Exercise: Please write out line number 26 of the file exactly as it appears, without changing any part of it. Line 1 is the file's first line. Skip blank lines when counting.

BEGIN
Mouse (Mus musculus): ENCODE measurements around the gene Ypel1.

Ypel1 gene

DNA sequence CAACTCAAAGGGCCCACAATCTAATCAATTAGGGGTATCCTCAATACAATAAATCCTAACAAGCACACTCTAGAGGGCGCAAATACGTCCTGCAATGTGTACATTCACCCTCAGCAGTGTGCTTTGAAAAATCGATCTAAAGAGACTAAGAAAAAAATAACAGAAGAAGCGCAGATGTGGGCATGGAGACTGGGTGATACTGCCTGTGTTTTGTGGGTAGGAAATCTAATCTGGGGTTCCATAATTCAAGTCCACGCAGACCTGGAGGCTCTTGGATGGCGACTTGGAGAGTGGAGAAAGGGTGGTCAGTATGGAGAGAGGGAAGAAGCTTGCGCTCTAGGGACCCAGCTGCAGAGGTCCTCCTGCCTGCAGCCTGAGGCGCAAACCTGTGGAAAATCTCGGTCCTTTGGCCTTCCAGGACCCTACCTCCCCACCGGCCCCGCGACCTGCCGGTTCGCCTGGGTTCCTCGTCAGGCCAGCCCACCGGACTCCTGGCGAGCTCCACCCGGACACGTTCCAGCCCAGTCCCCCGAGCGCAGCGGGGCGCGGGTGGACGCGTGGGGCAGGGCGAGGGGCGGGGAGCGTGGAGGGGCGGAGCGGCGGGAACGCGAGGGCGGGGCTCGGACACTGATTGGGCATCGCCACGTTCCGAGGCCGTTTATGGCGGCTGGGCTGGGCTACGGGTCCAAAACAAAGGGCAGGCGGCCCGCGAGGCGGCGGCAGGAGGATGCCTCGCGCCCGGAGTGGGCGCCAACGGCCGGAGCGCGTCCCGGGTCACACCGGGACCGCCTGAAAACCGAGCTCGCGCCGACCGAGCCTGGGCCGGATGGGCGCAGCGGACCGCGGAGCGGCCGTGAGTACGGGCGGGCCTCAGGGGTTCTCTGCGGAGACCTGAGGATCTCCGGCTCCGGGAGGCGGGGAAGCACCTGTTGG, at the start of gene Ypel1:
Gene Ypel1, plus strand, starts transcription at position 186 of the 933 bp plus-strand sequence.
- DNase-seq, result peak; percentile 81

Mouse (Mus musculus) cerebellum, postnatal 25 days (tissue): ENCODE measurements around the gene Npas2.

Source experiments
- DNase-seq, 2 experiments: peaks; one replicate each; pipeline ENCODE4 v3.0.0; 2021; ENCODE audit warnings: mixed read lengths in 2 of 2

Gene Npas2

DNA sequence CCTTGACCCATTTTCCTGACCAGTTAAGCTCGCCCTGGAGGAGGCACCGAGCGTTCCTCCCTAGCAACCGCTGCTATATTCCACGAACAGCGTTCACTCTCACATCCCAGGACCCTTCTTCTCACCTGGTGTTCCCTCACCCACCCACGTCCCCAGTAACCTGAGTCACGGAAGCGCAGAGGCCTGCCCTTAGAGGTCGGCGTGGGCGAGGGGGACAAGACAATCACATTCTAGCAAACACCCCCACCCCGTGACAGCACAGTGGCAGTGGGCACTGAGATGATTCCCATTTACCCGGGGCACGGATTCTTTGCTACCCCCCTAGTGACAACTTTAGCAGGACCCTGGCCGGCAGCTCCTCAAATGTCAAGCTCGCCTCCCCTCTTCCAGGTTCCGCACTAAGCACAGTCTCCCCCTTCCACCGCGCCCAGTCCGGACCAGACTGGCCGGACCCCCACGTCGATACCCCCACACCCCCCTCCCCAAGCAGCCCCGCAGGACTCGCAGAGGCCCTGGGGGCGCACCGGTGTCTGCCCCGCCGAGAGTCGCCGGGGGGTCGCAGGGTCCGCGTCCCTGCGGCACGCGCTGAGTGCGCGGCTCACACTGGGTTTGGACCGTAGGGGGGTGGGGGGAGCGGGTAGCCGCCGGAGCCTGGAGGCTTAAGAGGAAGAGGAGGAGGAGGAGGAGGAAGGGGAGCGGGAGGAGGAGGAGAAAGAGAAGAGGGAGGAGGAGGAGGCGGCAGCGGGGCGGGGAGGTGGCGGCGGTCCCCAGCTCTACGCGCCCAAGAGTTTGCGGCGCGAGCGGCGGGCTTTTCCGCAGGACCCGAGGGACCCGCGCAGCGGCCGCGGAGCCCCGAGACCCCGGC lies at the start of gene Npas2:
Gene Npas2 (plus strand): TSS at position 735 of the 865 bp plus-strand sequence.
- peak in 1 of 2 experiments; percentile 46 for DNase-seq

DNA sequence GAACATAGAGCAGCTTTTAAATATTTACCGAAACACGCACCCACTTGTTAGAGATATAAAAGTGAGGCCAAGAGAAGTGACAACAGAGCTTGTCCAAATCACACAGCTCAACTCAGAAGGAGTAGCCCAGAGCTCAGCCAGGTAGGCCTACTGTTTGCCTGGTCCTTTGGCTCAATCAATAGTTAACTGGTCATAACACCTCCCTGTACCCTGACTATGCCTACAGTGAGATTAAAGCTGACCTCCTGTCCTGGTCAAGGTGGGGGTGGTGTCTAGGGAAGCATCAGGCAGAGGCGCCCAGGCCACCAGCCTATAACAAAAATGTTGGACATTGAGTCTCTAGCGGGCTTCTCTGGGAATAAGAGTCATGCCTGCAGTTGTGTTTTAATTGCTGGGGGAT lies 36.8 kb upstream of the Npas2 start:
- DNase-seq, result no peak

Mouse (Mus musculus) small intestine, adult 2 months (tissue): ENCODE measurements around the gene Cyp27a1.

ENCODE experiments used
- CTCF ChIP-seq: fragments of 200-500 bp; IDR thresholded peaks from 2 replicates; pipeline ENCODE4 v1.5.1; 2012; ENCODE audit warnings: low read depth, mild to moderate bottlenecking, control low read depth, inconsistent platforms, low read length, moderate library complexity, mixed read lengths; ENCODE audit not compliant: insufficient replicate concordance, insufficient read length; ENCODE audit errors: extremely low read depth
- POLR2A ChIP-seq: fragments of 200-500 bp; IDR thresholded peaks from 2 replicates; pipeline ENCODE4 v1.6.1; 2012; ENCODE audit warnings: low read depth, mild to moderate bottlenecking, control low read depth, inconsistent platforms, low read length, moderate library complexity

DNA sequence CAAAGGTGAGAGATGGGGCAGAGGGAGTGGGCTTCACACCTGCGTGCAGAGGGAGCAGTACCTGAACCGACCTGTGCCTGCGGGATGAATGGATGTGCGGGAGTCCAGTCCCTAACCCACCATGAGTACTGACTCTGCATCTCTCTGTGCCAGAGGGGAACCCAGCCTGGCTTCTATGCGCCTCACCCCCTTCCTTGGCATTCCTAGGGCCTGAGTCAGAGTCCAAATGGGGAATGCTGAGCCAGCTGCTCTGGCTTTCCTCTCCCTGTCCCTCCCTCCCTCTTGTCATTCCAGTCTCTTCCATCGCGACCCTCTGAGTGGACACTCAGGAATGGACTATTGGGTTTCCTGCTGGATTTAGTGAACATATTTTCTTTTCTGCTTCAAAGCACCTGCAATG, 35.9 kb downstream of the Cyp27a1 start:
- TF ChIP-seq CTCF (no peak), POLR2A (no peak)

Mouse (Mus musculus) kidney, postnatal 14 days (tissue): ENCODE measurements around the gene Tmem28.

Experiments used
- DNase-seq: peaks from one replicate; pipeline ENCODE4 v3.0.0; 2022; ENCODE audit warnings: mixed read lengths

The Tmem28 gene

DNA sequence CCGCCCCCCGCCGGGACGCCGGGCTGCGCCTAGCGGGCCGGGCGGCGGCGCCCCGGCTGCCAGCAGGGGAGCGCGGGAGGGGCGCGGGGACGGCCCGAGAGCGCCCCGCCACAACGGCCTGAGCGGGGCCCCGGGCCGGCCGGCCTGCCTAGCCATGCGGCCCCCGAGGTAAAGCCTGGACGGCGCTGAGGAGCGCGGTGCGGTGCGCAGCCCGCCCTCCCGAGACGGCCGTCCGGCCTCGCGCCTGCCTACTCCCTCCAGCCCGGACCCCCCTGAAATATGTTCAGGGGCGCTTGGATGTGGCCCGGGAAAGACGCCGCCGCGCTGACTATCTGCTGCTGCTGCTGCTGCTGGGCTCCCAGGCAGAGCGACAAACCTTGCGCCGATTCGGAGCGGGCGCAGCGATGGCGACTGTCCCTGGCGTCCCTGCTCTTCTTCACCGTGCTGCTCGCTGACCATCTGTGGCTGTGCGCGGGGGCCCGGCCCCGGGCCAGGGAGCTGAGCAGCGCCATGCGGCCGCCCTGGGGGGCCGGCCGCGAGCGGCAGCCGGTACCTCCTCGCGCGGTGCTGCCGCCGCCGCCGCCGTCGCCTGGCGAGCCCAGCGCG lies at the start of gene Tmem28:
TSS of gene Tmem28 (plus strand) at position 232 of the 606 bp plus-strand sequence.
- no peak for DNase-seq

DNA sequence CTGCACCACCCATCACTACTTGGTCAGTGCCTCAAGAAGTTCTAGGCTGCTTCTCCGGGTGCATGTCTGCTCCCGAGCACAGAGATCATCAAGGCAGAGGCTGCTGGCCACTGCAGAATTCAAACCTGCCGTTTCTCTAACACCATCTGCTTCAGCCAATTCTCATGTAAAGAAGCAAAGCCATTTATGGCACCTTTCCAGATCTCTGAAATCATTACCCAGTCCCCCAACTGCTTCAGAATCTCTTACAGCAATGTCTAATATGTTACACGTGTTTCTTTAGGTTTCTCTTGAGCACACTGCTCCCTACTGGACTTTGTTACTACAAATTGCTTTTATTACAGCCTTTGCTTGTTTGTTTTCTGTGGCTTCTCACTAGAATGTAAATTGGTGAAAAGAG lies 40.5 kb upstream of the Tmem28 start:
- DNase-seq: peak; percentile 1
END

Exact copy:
TSS of gene Tmem28 (plus strand) at position 232 of the 606 bp plus-strand sequence.